C&C fined €90,000 by financial regulator
Drinks group C&C has been fined € 90,000 by the Central Bank for failing to keep up-to-date records on its “insider” list, the second time the financial regulator has taken action against a non-financial services firm .
Between January 2nd, 2008 and January 29th, 2009, the Dublin- and London-listed firm was found to be in breach of the insider list requirements of the Market Abuse Directive.
It failed to “regularly and promptly” update its insider list with the identity of people working for C&C who had access to inside information.
It also failed to state on the list the date of each and every occasion on which it was updated.
In addition, the group failed to maintain a complete list of principal contacts at firms acting on behalf of C&C, such as advisory firms which had access to inside information.
C&C said the breach was due to “administrative procedures” and that the company has since “implemented a number of changes to its practice and procedures”.
It is understood the fine of €90,000 imposed by the bank is related specifically to breaches of the group’s insider list. The bank would not comment on whether or not there was a link to another inquiry.
It was reported in 2011 that Philip Lynch, a former non-executive director of C&C Group, was the subject of an investigation by the bank into share dealings at the drinks group.
This inquiry is believed to centre on two specific purchases of shares in the company in October 2008, a month before a new management team was announced at the company.
A spokesman for C&C said Mr Lynch, who stepped down from the board in November 2012, had not discussed an investigation with the board.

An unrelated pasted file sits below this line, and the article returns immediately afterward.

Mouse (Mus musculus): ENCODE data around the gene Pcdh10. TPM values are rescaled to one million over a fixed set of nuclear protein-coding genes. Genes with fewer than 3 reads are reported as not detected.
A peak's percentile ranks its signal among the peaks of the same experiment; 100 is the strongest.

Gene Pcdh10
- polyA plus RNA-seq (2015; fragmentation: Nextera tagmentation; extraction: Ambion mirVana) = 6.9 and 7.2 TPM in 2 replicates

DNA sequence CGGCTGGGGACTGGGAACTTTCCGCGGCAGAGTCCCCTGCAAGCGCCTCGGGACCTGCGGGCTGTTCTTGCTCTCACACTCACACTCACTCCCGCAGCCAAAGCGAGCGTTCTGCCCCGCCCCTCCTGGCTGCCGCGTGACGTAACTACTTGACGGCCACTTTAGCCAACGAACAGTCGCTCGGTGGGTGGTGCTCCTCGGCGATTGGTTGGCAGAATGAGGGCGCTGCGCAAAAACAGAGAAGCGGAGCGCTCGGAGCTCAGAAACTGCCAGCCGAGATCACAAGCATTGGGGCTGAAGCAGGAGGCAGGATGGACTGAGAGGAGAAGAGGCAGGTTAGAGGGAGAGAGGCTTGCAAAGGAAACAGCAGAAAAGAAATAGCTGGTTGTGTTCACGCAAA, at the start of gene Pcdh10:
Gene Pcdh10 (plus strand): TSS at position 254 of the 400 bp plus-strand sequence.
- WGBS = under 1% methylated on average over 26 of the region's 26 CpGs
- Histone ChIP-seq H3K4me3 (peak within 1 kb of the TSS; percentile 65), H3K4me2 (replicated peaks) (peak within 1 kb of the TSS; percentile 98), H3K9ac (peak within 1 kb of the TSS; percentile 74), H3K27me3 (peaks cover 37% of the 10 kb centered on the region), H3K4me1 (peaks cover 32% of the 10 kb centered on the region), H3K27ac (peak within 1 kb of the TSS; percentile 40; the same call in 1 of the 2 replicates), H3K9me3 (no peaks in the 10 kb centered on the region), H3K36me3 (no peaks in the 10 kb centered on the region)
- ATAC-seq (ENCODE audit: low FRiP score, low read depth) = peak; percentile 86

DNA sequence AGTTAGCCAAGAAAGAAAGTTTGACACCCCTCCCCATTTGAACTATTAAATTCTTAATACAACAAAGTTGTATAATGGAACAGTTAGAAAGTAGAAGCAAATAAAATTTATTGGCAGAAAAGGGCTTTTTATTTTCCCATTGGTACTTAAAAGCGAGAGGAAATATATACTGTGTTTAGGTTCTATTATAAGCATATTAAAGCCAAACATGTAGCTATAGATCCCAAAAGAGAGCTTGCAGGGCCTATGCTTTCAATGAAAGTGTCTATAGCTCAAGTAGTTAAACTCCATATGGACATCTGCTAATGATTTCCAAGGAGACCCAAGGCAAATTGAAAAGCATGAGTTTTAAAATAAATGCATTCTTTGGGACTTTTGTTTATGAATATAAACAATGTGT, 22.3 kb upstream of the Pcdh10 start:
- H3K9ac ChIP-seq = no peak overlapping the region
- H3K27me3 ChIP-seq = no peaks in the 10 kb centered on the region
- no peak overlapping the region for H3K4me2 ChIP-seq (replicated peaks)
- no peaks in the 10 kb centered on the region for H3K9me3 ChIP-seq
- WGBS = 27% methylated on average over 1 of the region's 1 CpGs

The fine levied on C&C represents the second time the bank has imposed a financial penalty on a company that it does not regulate, and is indicative of a new rigour in the bank’s approach in taking enforcement action.
In November 2012 it imposed a sanction of €10,000 on clinical trials group Icon for failing to make timely market announcements.
Since January 31st, 2012, the bank has been responsible for overseeing all listed companies on the Irish Stock Exchange under the Market Abuse Directive.
The function had been delegated to the stock exchange, but the bank brought the role back in-house in line with European regulations.
In a statement released by the bank it said: “The penalty imposed reflects the importance of the requirement to properly maintain and update insider lists.
“It also reflects the Central Bank’s view as to the seriousness of the breaches outlined above.”
Derville Rowland, head of enforcement at the bank, said that insider lists were important “as a tool in the prevention and/or detection of market abuse through the illegal use of inside information”.